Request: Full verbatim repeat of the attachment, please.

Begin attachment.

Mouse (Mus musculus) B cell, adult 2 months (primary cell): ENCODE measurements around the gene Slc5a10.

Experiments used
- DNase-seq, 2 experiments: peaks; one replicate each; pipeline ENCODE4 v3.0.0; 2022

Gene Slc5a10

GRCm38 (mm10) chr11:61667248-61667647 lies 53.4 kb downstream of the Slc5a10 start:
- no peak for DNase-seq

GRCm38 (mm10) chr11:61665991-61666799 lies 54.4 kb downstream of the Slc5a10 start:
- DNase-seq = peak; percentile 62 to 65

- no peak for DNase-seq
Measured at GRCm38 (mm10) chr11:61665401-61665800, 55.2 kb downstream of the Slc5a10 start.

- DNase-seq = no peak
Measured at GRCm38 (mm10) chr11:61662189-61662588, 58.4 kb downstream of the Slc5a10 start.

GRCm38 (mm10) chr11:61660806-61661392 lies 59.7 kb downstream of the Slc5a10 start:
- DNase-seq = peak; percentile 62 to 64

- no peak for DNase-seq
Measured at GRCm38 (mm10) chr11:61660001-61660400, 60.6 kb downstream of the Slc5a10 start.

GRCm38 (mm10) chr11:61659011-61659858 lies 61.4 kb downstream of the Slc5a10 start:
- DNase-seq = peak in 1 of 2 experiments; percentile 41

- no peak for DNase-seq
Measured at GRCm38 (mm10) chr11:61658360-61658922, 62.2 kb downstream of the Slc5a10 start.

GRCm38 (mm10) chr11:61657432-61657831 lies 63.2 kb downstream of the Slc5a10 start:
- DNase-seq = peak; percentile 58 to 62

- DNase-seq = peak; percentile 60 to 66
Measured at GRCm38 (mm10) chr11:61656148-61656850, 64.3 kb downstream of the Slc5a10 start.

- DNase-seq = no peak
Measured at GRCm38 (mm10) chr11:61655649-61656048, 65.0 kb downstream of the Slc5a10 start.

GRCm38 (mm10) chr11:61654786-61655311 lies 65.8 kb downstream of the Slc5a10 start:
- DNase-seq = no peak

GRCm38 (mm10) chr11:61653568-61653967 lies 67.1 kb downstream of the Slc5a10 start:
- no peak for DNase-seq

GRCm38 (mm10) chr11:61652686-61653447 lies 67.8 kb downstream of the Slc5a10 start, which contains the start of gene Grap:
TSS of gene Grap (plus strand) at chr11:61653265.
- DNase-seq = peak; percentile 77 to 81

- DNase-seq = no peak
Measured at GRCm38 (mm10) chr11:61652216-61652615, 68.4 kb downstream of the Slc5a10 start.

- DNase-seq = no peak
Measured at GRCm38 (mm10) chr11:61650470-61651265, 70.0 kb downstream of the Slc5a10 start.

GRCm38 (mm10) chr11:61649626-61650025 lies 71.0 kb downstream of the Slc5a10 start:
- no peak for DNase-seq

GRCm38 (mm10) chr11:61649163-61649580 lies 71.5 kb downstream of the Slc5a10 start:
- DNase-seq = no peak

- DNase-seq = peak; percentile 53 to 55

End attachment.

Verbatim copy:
Mouse (Mus musculus) B cell, adult 2 months (primary cell): ENCODE measurements around the gene Slc5a10.

Experiments used
- DNase-seq, 2 experiments: peaks; one replicate each; pipeline ENCODE4 v3.0.0; 2022

Gene Slc5a10

GRCm38 (mm10) chr11:61667248-61667647 lies 53.4 kb downstream of the Slc5a10 start:
- no peak for DNase-seq

GRCm38 (mm10) chr11:61665991-61666799 lies 54.4 kb downstream of the Slc5a10 start:
- DNase-seq = peak; percentile 62 to 65

- no peak for DNase-seq
Measured at GRCm38 (mm10) chr11:61665401-61665800, 55.2 kb downstream of the Slc5a10 start.

- DNase-seq = no peak
Measured at GRCm38 (mm10) chr11:61662189-61662588, 58.4 kb downstream of the Slc5a10 start.

GRCm38 (mm10) chr11:61660806-61661392 lies 59.7 kb downstream of the Slc5a10 start:
- DNase-seq = peak; percentile 62 to 64

- no peak for DNase-seq
Measured at GRCm38 (mm10) chr11:61660001-61660400, 60.6 kb downstream of the Slc5a10 start.

GRCm38 (mm10) chr11:61659011-61659858 lies 61.4 kb downstream of the Slc5a10 start:
- DNase-seq = peak in 1 of 2 experiments; percentile 41

- no peak for DNase-seq
Measured at GRCm38 (mm10) chr11:61658360-61658922, 62.2 kb downstream of the Slc5a10 start.

GRCm38 (mm10) chr11:61657432-61657831 lies 63.2 kb downstream of the Slc5a10 start:
- DNase-seq = peak; percentile 58 to 62

- DNase-seq = peak; percentile 60 to 66
Measured at GRCm38 (mm10) chr11:61656148-61656850, 64.3 kb downstream of the Slc5a10 start.

- DNase-seq = no peak
Measured at GRCm38 (mm10) chr11:61655649-61656048, 65.0 kb downstream of the Slc5a10 start.

GRCm38 (mm10) chr11:61654786-61655311 lies 65.8 kb downstream of the Slc5a10 start:
- DNase-seq = no peak

GRCm38 (mm10) chr11:61653568-61653967 lies 67.1 kb downstream of the Slc5a10 start:
- no peak for DNase-seq

GRCm38 (mm10) chr11:61652686-61653447 lies 67.8 kb downstream of the Slc5a10 start, which contains the start of gene Grap:
TSS of gene Grap (plus strand) at chr11:61653265.
- DNase-seq = peak; percentile 77 to 81

- DNase-seq = no peak
Measured at GRCm38 (mm10) chr11:61652216-61652615, 68.4 kb downstream of the Slc5a10 start.

- DNase-seq = no peak
Measured at GRCm38 (mm10) chr11:61650470-61651265, 70.0 kb downstream of the Slc5a10 start.

GRCm38 (mm10) chr11:61649626-61650025 lies 71.0 kb downstream of the Slc5a10 start:
- no peak for DNase-seq

GRCm38 (mm10) chr11:61649163-61649580 lies 71.5 kb downstream of the Slc5a10 start:
- DNase-seq = no peak

- DNase-seq = peak; percentile 53 to 55